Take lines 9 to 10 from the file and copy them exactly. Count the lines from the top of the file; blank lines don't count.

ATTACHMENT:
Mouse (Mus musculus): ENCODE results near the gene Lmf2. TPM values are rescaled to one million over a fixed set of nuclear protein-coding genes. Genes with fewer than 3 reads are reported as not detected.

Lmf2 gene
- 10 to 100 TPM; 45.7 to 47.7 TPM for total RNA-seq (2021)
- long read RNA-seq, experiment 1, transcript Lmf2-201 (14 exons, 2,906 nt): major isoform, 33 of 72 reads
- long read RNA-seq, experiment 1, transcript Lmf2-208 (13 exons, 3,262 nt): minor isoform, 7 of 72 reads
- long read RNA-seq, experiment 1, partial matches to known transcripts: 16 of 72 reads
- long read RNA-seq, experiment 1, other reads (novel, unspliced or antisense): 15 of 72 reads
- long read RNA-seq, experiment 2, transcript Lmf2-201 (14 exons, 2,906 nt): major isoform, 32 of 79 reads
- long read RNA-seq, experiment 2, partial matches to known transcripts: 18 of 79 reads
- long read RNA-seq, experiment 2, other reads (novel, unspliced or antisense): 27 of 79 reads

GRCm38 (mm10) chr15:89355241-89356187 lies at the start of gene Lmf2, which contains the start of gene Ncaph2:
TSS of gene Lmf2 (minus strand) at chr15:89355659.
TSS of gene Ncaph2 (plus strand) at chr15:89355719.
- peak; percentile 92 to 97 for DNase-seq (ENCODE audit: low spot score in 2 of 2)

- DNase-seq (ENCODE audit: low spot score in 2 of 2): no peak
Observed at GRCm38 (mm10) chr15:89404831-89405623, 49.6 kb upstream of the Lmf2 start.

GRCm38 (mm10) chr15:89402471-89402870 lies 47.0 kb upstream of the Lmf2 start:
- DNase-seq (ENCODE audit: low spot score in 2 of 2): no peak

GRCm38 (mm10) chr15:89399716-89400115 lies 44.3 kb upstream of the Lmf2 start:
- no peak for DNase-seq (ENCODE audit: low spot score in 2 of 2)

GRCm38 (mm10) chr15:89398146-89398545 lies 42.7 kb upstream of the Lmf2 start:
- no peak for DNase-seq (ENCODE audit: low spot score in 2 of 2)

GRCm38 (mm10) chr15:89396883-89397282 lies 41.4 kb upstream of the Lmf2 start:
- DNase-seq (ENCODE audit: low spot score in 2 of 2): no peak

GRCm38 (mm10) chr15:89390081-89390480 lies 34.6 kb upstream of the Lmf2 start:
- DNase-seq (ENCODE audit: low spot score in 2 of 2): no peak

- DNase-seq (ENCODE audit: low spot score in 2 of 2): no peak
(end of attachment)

- long read RNA-seq, experiment 2, partial matches to known transcripts: 18 of 79 reads
- long read RNA-seq, experiment 2, other reads (novel, unspliced or antisense): 27 of 79 reads